The division does not establish goals or expectations for staff to complete its work, the audit stated, including how long staff should take to review information, how quickly the staff should contact the parties to request information or how quickly staff should "make their probable cause determinations to allow sufficient time" for things such as mediation, appeal or hearing setting -- all which must take place within the 270-day statutory deadline.

Finally, the audit stated it could not verify information that is provided to lawmakers in an annual report on Division and Commission activities.

In response, the Division claimed it could not meet deadlines because its caseload has increased: 15% in fiscal year 2017 and 49% in fiscal year 2018. The division has had turnover issues, according to the audit, and when someone leaves, no one else picks up those cases until new staff are hired.

Elenis told the committee they posted job openings on Monday for eight new investigative personnel.

Democratic State Sen. Pete Lee of Colorado Springs said he was "perplexed" by the division's use of extensions. When the General Assembly passed the law on the 270-day deadline (increasing it from 180 days), or when the commission and division were reauthorized just a year ago, those laws were passed to ensure that citizens get expedited access to justice, he told Elenis.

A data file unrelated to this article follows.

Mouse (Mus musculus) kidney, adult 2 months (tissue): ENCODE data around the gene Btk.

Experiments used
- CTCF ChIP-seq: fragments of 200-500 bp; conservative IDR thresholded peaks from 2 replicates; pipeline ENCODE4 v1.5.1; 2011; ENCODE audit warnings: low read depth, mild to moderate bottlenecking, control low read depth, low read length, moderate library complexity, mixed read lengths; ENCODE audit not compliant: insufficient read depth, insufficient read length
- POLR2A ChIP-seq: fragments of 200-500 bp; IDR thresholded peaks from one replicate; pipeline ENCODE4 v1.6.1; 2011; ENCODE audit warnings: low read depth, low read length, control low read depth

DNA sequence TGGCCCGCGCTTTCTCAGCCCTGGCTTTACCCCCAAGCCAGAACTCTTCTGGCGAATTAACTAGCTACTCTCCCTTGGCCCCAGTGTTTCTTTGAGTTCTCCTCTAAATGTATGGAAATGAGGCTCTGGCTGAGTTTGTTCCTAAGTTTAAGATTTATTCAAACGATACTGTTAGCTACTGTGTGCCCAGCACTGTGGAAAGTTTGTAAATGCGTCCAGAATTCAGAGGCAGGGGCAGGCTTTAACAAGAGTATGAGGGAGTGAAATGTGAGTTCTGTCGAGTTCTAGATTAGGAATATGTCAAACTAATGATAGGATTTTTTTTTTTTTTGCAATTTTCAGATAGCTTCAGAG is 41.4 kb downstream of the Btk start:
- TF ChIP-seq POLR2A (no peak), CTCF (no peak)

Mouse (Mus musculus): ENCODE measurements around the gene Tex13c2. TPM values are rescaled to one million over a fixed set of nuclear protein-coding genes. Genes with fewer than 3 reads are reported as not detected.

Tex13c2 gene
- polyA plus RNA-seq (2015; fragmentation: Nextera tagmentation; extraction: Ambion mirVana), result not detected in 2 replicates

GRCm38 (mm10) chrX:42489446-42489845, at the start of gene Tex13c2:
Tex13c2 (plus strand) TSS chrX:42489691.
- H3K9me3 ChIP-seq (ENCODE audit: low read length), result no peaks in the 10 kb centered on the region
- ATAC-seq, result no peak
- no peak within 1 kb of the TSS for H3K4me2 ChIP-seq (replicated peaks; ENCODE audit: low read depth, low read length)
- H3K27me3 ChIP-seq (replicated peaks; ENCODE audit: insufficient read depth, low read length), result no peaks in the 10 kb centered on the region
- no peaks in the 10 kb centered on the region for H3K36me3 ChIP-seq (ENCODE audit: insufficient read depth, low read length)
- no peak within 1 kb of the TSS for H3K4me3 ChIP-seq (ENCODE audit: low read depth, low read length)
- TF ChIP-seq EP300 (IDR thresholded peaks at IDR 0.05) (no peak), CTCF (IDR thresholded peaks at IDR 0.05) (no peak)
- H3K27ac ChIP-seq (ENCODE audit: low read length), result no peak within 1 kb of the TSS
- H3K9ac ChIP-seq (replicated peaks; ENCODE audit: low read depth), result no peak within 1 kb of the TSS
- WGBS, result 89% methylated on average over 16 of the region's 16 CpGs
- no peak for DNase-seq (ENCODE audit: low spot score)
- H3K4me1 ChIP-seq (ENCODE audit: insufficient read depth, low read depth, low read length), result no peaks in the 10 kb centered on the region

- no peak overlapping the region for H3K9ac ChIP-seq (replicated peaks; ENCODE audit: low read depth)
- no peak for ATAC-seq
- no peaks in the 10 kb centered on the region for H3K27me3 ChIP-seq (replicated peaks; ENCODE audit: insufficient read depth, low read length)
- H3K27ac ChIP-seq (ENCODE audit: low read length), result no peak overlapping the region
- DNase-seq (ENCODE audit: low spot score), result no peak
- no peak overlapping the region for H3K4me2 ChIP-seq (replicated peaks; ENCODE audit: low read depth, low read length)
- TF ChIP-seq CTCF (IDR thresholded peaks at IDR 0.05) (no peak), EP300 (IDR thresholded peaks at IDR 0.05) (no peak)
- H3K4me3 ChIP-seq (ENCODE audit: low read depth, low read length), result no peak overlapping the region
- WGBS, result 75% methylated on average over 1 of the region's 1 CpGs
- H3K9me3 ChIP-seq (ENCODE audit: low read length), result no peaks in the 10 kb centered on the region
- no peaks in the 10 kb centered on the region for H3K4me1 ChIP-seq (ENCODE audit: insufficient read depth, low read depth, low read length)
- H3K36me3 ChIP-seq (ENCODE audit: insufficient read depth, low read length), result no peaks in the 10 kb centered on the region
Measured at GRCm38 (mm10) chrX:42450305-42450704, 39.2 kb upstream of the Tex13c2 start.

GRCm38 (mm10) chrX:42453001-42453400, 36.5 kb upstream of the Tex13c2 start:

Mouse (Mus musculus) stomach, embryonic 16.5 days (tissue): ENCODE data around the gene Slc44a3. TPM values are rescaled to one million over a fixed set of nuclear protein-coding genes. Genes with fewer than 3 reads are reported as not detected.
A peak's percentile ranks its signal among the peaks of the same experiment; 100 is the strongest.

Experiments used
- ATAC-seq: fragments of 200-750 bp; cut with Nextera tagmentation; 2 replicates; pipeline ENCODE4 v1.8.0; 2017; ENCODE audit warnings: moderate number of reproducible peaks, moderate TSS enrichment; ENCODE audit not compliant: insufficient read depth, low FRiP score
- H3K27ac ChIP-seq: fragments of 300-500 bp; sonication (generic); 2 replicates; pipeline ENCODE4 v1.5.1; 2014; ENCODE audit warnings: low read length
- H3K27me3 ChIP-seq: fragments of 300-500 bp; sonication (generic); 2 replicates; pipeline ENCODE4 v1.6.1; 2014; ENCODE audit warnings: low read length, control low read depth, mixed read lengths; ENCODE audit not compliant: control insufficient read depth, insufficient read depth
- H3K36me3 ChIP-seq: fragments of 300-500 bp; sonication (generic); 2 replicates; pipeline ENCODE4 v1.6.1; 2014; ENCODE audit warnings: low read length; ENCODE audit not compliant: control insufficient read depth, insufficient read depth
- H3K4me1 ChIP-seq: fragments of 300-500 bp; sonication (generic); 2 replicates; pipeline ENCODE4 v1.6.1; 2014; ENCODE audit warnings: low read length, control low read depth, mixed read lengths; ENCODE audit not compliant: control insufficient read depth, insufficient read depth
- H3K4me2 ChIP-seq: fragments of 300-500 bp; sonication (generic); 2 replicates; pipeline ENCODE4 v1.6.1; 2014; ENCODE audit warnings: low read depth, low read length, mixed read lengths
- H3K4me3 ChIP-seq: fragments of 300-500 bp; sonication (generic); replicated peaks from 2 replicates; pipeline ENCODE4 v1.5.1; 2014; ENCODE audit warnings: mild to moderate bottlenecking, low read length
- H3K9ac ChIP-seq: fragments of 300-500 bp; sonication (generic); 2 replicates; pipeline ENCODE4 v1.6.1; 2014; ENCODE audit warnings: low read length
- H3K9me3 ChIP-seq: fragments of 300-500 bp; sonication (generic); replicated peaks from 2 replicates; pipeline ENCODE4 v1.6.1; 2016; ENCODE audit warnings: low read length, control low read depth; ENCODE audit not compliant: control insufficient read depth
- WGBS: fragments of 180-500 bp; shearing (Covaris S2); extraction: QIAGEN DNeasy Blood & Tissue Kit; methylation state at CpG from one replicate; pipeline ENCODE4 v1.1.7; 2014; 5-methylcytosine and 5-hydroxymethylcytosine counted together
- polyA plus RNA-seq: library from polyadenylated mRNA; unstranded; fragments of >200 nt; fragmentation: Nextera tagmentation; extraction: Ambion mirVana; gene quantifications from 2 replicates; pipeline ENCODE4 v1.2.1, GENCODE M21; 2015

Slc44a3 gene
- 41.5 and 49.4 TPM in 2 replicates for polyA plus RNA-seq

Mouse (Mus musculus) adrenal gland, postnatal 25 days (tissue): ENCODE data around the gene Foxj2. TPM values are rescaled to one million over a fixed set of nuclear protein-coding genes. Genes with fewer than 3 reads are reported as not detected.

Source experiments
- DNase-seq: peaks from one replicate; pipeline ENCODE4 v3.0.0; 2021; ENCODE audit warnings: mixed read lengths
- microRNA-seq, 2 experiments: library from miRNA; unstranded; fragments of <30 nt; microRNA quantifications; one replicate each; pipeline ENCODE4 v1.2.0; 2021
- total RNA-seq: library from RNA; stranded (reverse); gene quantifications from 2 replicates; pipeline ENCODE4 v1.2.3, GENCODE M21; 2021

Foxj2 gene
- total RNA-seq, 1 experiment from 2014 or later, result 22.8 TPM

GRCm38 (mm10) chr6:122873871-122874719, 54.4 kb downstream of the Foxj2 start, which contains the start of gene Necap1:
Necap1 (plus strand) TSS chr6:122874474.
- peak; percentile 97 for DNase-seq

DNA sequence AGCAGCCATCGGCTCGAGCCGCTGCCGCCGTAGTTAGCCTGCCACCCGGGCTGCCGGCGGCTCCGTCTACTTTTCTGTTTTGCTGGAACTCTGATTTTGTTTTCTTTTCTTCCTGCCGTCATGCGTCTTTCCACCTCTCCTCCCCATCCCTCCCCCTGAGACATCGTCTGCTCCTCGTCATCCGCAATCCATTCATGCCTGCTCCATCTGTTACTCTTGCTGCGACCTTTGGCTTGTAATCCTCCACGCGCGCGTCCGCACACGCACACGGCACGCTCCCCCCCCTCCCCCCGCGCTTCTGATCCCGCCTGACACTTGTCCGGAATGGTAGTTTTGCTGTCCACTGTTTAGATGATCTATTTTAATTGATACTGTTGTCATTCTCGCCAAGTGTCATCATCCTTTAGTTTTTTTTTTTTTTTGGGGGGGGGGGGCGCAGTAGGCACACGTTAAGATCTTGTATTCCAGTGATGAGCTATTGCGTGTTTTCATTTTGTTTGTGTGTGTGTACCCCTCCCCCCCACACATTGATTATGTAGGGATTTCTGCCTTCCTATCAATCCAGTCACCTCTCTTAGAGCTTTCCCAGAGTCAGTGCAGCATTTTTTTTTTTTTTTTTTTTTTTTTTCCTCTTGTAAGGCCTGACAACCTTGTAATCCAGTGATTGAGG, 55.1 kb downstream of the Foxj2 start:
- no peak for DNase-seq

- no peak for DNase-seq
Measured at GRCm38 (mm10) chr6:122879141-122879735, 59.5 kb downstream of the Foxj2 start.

She responded that failing to obtain those extensions jeopardized the rights of all parties in the complaints.

Elenis also claimed that parties often don't know they can request an extension, but Auditor Monica Bowers said that's one of the first things parties are told when the complaint process begins.

If the division needs more time, it should come to the General Assembly and ask for a change in state law rather than "winking" at the statute, said Republican State Sen. Paul Lundeen of Monument.

"We didn't realize it was so out of hand," replied Commission Chair Miguel Elias. "You sign things [such as the extension requests] because you think they're doing a good job."

While Elias said there would be changes, the division said in its response to the audit that it would continue to request those extensions. And Elias pointed out that there's "nothing else in place" for now. "They can't finish complaints if the commission shuts them off," he said.

The audit also found that "The [Civil Rights] Commission does not operate in a manner that allows for transparency or accountability," noting that the commission could not provide meeting minutes or audio recordings in which it discussed 218 cases or how it decided those cases.

The commission votes in executive session, in violation of the state's Sunshine Law, the audit stated.

"Because the Commission makes decisions in closed meetings, there is no opportunity for independent observation of fairness and consistency of its operations," the audit stated. "The lack of discussion among commissioners about appeals and hearing worthiness cases prior to voting" -- the commission goes by the recommendation of division staff and/or the commissioner appointed to handle the case, the audit stated -- is "misleading," the audit said, and could lead the public and policy makers to interpret the commission's vote as "meaning that the cases underwent thorough consideration and discussion" by the entire body.